If you have a loved one that needs daily medical care and you want to care for them at home rather than moving them to a nursing facility, then at home nursing care might be the solution. Nurses can come to your home as often as needed to tend to your loved one's needs. The care might be from an RN or an LPN, which is different than home care that might be provided by a nursing assistant such as bathing and feeding. Here are some things an at home nurse can do to help with your loved one's care.
Administer Injections And Start IV Medications
If your loved one is on a number of complicated medications, they may need to be provided by a nurse. For example, a nurse may come out to administer pain shots or start an IV when needed. The nurse may also tend to permanent lines by flushing them to prevent clots and changing dressings. The nurse can interact with the doctor and pharmacy when medications need to be changed, stopped, or added. While you may still be responsible for giving oral medications on schedule, having a nurse provide injections and IVs might mean the difference between your loved one living at home or going to a nursing home.
Care For Wounds And Prevent Bedsores
If your loved one has a wound from surgery or an accident, it may need cleaned and dressed daily. This can be a complicated task when wounds are infected or when they won't heal. Having a nurse watching over the wounds ensures they won't get infected, which might require hospitalization. A nurse can also help prevent bedsores in your loved one by making sure your home is equipped with the right supplies and mattress and that your loved one changes position often. Inspecting daily for bedsores could be important so steps can be taken before a small pressure sore turns into a deep ulcer.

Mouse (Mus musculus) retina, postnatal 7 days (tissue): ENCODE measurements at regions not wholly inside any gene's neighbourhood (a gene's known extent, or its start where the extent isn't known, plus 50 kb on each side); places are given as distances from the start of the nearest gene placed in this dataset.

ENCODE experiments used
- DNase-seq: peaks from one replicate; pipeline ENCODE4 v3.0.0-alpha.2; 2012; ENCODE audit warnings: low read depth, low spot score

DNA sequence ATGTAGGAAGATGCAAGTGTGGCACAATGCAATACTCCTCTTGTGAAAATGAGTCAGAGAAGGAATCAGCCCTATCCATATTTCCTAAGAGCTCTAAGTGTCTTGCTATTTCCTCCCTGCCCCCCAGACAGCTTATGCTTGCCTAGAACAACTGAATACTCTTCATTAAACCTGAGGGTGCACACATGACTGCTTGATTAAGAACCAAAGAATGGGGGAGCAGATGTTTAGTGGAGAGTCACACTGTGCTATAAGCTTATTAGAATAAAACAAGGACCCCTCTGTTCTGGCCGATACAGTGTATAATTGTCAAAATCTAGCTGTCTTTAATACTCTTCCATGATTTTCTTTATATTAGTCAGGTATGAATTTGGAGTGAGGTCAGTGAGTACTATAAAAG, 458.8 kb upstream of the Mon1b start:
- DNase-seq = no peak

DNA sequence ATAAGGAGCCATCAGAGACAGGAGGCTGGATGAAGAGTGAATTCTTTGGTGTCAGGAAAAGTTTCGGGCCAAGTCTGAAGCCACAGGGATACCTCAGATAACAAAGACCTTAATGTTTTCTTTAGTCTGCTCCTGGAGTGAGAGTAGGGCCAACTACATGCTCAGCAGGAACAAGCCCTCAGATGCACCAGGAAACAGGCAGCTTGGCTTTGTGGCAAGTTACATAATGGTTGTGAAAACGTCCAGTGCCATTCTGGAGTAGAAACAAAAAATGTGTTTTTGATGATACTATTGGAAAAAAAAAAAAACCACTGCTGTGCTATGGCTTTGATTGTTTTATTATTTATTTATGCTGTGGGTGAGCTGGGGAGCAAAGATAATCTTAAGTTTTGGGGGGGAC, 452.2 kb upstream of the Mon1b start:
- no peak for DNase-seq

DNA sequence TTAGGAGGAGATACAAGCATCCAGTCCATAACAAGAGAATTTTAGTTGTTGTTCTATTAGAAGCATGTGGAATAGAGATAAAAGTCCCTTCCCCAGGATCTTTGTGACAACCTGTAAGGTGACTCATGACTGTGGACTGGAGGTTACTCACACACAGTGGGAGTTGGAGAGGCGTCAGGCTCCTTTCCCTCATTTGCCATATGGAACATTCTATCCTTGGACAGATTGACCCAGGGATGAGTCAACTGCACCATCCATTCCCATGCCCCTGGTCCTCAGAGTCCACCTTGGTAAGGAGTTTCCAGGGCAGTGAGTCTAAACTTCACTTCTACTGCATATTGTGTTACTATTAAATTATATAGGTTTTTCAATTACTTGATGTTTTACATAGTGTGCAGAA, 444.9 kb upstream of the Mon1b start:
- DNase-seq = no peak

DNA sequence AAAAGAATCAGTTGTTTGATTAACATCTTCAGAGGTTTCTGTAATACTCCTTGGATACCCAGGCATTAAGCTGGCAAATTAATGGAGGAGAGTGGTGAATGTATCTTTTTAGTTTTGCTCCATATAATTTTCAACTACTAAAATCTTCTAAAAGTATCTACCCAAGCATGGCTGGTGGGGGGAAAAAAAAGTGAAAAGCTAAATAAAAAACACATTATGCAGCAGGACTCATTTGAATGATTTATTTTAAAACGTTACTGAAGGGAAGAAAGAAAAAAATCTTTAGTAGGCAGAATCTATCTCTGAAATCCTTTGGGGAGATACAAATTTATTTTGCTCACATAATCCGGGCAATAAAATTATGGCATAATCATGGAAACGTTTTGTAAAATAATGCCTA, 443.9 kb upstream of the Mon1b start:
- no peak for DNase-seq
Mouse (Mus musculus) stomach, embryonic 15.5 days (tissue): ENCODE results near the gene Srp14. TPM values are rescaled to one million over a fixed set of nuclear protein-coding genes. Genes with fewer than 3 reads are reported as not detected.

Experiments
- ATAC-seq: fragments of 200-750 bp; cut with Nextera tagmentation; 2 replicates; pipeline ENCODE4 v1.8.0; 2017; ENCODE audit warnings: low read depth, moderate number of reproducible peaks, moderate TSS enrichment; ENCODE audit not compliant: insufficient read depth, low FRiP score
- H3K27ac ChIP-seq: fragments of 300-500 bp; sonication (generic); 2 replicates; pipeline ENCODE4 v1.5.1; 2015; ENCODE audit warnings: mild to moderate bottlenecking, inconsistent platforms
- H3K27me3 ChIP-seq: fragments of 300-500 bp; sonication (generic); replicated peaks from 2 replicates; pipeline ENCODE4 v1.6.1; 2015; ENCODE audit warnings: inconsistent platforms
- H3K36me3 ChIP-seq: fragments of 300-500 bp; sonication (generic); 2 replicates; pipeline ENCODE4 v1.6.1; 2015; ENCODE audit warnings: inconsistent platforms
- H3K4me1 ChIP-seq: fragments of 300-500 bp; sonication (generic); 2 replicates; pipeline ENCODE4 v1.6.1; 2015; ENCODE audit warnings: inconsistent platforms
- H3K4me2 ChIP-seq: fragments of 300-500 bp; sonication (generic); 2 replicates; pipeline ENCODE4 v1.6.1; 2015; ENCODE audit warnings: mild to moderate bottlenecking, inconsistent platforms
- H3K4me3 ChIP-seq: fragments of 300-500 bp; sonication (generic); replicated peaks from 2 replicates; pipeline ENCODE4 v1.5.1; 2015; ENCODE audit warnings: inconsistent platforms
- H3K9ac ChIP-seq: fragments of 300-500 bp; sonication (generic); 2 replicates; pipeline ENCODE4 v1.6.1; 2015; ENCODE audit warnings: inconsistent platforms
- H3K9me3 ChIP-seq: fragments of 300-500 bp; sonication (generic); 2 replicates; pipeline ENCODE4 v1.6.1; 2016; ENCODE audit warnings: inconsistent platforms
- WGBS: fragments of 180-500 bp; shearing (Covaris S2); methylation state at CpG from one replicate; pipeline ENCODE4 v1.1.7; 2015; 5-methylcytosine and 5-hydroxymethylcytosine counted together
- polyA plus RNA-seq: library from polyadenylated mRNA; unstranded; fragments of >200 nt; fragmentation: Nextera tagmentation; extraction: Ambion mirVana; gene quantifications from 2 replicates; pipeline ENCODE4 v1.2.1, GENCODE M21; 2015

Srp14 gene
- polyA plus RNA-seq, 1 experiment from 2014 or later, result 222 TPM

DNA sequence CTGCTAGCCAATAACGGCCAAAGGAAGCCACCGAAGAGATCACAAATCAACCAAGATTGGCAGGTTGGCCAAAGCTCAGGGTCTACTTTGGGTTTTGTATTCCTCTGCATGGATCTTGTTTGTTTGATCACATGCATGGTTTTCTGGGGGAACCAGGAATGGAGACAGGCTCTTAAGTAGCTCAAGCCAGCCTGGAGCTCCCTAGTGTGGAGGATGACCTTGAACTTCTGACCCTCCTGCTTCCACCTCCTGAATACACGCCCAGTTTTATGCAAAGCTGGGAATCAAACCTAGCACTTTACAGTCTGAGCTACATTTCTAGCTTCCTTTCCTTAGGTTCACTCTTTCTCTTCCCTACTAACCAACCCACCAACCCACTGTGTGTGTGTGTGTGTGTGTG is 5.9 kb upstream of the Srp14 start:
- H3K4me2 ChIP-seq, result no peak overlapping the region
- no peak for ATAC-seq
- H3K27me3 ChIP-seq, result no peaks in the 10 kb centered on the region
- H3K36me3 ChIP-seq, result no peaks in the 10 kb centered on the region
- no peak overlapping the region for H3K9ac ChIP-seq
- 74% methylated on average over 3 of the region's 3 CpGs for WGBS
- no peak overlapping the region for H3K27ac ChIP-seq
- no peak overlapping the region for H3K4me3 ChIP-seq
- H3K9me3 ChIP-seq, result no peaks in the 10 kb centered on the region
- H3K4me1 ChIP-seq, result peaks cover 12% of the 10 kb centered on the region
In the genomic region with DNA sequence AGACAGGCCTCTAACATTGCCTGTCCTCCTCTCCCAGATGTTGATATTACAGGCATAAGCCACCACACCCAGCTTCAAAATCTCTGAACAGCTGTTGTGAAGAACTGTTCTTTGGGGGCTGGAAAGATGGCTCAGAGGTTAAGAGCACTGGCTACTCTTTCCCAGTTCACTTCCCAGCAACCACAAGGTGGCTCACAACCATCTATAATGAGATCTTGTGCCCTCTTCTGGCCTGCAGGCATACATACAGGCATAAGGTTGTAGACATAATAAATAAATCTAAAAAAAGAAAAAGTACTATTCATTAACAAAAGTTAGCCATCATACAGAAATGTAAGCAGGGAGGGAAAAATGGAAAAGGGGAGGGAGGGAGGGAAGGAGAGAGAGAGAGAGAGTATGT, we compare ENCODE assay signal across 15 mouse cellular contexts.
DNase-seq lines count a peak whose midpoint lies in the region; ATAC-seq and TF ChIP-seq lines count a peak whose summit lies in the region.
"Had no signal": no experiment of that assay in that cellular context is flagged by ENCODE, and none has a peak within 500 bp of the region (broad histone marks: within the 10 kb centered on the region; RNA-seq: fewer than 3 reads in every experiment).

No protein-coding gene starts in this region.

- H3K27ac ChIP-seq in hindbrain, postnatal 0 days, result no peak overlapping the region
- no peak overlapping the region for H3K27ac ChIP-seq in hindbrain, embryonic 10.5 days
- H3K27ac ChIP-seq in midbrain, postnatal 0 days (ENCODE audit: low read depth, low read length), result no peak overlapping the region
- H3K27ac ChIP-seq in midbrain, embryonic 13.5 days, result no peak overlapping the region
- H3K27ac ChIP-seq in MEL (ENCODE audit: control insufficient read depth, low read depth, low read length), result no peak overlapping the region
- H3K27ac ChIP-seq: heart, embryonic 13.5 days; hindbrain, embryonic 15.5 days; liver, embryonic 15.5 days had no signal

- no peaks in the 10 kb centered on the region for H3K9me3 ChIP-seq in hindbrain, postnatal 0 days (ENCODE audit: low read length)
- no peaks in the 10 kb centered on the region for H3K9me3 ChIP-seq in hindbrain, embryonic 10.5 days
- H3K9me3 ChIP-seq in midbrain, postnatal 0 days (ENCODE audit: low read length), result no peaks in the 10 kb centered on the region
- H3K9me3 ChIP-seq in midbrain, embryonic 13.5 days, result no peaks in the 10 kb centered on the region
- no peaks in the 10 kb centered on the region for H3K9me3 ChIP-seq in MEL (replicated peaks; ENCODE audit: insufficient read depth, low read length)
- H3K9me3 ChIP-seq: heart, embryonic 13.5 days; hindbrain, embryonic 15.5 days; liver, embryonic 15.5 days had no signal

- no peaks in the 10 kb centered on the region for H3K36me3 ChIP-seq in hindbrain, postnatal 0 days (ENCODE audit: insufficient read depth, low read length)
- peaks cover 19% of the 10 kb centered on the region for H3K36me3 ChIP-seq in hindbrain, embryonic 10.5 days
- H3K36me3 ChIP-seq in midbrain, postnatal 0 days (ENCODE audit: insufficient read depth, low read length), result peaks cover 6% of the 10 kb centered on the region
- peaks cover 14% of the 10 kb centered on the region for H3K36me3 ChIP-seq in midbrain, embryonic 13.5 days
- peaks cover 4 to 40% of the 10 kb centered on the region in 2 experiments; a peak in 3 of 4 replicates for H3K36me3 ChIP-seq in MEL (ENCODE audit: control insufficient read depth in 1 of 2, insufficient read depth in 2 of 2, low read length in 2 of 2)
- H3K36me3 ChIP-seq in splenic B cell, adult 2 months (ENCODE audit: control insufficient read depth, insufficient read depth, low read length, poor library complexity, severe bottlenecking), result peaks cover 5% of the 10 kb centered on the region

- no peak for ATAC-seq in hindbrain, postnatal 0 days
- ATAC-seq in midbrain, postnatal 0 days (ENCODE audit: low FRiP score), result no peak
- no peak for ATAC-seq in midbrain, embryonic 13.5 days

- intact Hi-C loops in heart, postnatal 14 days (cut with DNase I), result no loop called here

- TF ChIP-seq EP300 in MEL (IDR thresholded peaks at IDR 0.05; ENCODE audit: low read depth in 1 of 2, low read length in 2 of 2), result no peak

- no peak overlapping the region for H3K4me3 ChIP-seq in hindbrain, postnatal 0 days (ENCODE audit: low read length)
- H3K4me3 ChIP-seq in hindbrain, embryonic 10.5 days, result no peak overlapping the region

Manage Medical Equipment
It may be possible for your loved one to move back home even if he or she is connected to a variety of medical equipment as long as there is nursing involvement. A nurse can care for things like a tracheostomy, ventilator, catheter, surgical drains, and a colostomy. There may be long-term nursing involvement, or it might be temporary while you learn to take over some of the care yourself.
Your loved one may not need many of these services and just require regular visits from a nurse for checking vital signs and supervision of diet and medications. Nurses can provide the level of care needed to keep your loved one comfortable and safe at home, which could mean a lot to both of you if your loved one doesn't want to go to a nursing home.
For more information, contact your preferred at-home nursing services.Share